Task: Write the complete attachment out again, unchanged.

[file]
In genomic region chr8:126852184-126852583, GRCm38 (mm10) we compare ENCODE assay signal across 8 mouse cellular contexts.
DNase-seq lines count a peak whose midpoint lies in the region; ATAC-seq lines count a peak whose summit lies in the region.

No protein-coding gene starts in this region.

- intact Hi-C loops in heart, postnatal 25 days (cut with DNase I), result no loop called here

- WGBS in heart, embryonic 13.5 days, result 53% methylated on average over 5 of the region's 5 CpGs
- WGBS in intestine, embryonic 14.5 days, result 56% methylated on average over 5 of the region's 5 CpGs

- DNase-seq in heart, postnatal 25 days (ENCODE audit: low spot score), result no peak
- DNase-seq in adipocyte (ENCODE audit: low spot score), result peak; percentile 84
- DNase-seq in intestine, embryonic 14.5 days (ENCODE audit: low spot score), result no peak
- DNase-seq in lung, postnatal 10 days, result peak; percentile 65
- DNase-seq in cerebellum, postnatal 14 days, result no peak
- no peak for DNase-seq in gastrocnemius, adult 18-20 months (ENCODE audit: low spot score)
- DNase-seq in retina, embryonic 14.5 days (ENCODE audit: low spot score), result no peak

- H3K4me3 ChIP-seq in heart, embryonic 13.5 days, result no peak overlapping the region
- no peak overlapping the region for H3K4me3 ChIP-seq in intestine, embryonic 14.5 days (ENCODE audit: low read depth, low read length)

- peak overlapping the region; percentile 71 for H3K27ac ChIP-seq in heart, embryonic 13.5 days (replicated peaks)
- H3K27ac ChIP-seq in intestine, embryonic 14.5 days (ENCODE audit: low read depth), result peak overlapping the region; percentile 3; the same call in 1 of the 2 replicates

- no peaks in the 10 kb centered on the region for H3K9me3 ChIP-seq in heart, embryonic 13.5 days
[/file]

In genomic region chr8:126852184-126852583, GRCm38 (mm10) we compare ENCODE assay signal across 8 mouse cellular contexts.
DNase-seq lines count a peak whose midpoint lies in the region; ATAC-seq lines count a peak whose summit lies in the region.

No protein-coding gene starts in this region.

- intact Hi-C loops in heart, postnatal 25 days (cut with DNase I), result no loop called here

- WGBS in heart, embryonic 13.5 days, result 53% methylated on average over 5 of the region's 5 CpGs
- WGBS in intestine, embryonic 14.5 days, result 56% methylated on average over 5 of the region's 5 CpGs

- DNase-seq in heart, postnatal 25 days (ENCODE audit: low spot score), result no peak
- DNase-seq in adipocyte (ENCODE audit: low spot score), result peak; percentile 84
- DNase-seq in intestine, embryonic 14.5 days (ENCODE audit: low spot score), result no peak
- DNase-seq in lung, postnatal 10 days, result peak; percentile 65
- DNase-seq in cerebellum, postnatal 14 days, result no peak
- no peak for DNase-seq in gastrocnemius, adult 18-20 months (ENCODE audit: low spot score)
- DNase-seq in retina, embryonic 14.5 days (ENCODE audit: low spot score), result no peak

- H3K4me3 ChIP-seq in heart, embryonic 13.5 days, result no peak overlapping the region
- no peak overlapping the region for H3K4me3 ChIP-seq in intestine, embryonic 14.5 days (ENCODE audit: low read depth, low read length)

- peak overlapping the region; percentile 71 for H3K27ac ChIP-seq in heart, embryonic 13.5 days (replicated peaks)
- H3K27ac ChIP-seq in intestine, embryonic 14.5 days (ENCODE audit: low read depth), result peak overlapping the region; percentile 3; the same call in 1 of the 2 replicates

- no peaks in the 10 kb centered on the region for H3K9me3 ChIP-seq in heart, embryonic 13.5 days